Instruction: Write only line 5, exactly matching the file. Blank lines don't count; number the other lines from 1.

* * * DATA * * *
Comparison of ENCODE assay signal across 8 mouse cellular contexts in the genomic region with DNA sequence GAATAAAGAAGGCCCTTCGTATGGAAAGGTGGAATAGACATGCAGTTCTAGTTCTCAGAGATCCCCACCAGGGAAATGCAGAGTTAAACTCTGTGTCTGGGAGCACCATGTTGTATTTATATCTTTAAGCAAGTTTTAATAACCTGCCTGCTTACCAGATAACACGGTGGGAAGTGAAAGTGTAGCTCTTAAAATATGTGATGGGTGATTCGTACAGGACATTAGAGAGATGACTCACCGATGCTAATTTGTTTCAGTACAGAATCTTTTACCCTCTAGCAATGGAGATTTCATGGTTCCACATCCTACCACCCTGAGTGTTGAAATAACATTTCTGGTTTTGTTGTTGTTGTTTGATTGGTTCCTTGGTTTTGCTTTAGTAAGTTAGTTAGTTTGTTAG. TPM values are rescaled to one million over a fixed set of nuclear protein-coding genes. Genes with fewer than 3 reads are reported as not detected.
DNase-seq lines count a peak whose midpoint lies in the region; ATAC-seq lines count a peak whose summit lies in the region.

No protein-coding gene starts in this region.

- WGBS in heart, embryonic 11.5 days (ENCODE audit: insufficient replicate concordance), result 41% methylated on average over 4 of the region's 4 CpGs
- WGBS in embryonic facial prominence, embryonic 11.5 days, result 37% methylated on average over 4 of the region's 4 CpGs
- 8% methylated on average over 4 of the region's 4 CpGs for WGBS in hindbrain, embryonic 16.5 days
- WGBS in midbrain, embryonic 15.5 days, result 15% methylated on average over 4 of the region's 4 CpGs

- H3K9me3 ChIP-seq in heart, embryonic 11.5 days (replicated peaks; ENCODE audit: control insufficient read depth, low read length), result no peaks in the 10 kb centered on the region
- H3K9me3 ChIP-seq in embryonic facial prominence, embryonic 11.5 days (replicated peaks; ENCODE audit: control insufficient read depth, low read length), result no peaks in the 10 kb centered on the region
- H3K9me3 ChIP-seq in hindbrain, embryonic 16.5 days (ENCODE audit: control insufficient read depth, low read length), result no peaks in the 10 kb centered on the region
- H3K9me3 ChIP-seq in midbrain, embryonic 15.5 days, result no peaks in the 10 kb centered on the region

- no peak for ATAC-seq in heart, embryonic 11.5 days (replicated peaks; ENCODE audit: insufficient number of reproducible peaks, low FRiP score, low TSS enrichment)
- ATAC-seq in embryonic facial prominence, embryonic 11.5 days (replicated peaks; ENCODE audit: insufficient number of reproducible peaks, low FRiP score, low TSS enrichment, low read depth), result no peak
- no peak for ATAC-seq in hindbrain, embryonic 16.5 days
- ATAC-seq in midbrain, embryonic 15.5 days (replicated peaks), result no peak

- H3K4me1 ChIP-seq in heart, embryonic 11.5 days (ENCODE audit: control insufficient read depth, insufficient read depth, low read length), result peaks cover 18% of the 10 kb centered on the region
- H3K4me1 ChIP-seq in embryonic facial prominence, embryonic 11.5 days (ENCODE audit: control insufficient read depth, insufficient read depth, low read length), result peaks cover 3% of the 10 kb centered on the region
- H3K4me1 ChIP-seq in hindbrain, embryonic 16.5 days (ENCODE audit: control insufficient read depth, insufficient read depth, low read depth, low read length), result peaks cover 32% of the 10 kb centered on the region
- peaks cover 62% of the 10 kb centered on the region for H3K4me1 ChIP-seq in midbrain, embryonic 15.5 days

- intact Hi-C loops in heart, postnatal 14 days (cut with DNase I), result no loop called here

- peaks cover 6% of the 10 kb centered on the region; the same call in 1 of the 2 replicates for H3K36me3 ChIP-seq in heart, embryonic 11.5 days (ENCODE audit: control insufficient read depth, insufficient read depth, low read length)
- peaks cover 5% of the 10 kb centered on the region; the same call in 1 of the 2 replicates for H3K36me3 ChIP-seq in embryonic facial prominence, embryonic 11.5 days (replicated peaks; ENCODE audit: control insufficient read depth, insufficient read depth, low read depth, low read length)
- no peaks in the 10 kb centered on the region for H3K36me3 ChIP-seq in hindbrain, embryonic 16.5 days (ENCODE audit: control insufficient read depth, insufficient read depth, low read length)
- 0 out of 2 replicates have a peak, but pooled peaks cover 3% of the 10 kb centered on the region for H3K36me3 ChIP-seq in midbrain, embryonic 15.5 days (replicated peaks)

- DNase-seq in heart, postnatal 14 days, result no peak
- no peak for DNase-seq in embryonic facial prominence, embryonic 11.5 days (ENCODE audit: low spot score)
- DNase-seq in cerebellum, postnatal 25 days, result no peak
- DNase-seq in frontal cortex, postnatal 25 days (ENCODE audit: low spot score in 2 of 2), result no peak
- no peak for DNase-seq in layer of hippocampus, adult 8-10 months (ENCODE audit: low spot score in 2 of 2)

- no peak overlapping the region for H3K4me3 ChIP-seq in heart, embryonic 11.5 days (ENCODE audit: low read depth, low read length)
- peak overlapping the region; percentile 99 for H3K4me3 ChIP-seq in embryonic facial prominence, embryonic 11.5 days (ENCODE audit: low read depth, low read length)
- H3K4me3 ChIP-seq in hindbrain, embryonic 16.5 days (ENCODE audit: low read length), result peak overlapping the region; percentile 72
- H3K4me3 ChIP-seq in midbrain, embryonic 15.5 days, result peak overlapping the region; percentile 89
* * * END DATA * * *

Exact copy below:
- WGBS in embryonic facial prominence, embryonic 11.5 days, result 37% methylated on average over 4 of the region's 4 CpGs